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Plans to Sink Oil Rigging Off Ningaloo

A glimpse into what happens after the oil and gas party is over
Ningaloo Gas Rig

Ningaloo Gas Rig

In what is the first proposal of its kind in Australian waters, Woodside Petroleum plans to sink parts of an aging oil facility just two kilometres outside the Ningaloo World Heritage Area.

Woodside’s Nganhurra floating production storage and offloading vessel was towed away from the Enfield oil field back in December 2018, after 12 years of service and after producing 80 million barrels of oil. But while the ship itself was towed to Malaysia, a massive 83-metre riser turret that had connected the ship to the seabed and to oil wells was left floating off Ningaloo.

Due to poor maintenance the turret couldn’t be towed, and Woodside has received preliminary approval from the offshore oil regulator to sink it in 160-metres of water, where it would become an artificial reef. The sinking still requires sign off from Federal Environment Minister, Sussan Ley.

“It is totally unacceptable for offshore infrastructure get into such a state that the only solution is to dump it on the ocean floor.”

While recreational fishing groups have given support for the plan, environmental groups have been scathing. “This is not the first time Woodside has failed to decommission properly,” said Conservation Council WA’s Maggie Wood. “It is totally unacceptable for big oil and gas companies like Woodside to let their offshore infrastructure get into such a state of disrepair that the only solution is to dump it on the ocean floor.”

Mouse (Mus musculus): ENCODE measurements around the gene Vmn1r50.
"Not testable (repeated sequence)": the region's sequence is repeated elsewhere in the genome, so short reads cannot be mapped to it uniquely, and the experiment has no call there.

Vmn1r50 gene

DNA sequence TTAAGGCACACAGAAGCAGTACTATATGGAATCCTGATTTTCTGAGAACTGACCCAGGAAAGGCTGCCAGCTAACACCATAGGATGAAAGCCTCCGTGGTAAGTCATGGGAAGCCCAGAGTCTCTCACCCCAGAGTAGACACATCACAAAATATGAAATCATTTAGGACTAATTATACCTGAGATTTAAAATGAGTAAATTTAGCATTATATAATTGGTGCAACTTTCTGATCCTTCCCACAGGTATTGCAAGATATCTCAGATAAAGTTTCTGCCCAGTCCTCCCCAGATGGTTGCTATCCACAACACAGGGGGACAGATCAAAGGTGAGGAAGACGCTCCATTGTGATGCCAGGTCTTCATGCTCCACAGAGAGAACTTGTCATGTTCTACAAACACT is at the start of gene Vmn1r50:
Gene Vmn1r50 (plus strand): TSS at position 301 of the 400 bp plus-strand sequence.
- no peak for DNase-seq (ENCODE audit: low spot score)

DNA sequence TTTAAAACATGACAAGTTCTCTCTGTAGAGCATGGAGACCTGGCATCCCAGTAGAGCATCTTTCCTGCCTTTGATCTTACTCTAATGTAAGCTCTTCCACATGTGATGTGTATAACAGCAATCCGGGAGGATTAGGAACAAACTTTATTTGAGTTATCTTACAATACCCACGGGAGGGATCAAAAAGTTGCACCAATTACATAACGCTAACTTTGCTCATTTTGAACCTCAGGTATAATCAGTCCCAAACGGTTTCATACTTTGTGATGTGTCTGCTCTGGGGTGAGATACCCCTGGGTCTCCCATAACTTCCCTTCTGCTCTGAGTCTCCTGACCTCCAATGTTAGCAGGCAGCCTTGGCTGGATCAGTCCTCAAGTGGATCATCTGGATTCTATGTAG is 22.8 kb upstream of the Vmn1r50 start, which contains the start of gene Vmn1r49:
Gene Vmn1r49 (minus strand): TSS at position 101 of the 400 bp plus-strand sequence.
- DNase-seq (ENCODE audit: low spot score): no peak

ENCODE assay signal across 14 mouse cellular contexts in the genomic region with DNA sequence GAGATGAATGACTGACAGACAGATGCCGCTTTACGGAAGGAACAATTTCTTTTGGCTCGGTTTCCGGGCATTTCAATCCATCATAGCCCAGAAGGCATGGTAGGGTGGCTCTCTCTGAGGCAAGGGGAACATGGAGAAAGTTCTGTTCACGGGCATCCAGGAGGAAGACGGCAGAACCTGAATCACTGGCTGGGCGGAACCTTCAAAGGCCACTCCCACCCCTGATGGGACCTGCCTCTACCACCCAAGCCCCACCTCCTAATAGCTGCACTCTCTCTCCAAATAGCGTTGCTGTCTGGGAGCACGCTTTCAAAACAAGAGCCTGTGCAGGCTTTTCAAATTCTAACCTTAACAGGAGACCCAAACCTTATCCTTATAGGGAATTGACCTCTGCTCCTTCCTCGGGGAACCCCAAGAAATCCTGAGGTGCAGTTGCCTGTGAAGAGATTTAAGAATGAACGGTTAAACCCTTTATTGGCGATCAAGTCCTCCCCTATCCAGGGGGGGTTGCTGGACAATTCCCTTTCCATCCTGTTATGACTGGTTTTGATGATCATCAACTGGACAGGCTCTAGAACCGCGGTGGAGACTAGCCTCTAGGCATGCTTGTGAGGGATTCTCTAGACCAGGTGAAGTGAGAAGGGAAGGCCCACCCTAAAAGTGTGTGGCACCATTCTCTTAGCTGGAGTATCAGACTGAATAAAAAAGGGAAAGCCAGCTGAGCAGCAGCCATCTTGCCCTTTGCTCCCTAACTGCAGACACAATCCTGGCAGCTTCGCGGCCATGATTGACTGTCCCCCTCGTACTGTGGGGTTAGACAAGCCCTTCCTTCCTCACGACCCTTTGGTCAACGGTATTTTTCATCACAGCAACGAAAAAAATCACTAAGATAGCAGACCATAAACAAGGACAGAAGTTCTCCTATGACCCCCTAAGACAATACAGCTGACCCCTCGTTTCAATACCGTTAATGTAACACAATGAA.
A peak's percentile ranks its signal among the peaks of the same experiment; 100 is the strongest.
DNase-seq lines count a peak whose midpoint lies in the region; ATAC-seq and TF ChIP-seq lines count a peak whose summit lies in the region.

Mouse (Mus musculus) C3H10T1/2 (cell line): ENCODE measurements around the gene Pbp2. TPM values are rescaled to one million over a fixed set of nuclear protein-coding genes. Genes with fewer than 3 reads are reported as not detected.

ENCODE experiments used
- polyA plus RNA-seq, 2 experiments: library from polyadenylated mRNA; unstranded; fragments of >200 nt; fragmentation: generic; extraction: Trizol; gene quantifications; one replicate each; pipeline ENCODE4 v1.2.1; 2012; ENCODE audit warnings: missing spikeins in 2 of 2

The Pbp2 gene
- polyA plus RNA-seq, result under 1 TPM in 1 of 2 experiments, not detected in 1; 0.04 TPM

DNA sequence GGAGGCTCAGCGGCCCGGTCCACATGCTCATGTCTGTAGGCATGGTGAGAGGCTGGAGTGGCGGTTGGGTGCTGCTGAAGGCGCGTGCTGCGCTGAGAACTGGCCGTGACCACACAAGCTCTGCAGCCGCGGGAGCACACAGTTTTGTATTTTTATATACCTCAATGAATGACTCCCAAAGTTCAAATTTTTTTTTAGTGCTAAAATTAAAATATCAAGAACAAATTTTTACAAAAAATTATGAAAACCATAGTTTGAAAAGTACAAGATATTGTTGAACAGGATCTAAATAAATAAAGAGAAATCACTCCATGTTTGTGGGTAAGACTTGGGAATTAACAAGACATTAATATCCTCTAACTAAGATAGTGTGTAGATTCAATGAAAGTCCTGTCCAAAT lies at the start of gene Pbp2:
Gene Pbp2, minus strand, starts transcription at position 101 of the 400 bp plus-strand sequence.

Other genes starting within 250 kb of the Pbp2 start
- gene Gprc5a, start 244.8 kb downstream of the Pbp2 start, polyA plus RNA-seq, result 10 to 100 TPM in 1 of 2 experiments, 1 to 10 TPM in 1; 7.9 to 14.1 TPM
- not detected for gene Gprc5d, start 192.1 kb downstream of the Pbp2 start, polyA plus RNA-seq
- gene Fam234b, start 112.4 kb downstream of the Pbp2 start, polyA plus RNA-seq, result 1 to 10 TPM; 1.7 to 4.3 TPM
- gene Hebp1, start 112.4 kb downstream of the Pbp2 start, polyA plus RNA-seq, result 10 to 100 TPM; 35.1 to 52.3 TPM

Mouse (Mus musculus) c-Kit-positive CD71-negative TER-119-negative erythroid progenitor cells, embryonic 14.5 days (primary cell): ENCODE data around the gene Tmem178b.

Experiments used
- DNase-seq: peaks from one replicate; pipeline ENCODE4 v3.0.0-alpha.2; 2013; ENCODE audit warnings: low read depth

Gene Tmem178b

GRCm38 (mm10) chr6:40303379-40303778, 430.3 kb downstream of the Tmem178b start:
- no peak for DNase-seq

The plan to sink the oil facility would set a precedent and is being watched closely. As many as 70 oil platforms will be decommissioned in Australian waters within the next 25 years, the expected cost of this to their owners will be close to $50 billion. Similar dumping has been banned in North Atlantic oil and gas fields.

The issue of decommissioning offshore oil and gas facilities has come to a head recently after two further cases, both involving Woodside. In 2020, they applied to sink everything at their Echo Yodel gas field in the Dampier Basin, including 400 tons of plastic. Their environmental argument was that the breakdown of the plastic would be more than offset by the creation of an artificial reef.

The incident that put the issue of decommissioning onto the national agenda, however, was Woodside’s 2016 sale of the aging oil vessel Northern Endeavour to a small company that soon went belly-up. The vessel sat in the Timor Sea and the decommissioning cost – estimated between $200 and $500 million – would have landed with the Australian taxpayer. The incident prompted a temporary levy on the oil and gas industry to cover the costs of the Northern Endeavour decommissioning.

For the oil and gas industry, the “rig-to-reef” sinking of old infrastructure is a convenient solution that saves billions. For environmentalists, it sees infrastructure that has polluted for decades, continue to pollute for decades more, far out of sight.

Banner image – Ningaloo coastline, WA. Photo Chris Gurney.

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Morgan is the managing editor of surf for Patagonia. He previously worked as senior editor at Stab Magazine and is an enjoyer of various activities. Listening to new-age country music is not one of them.

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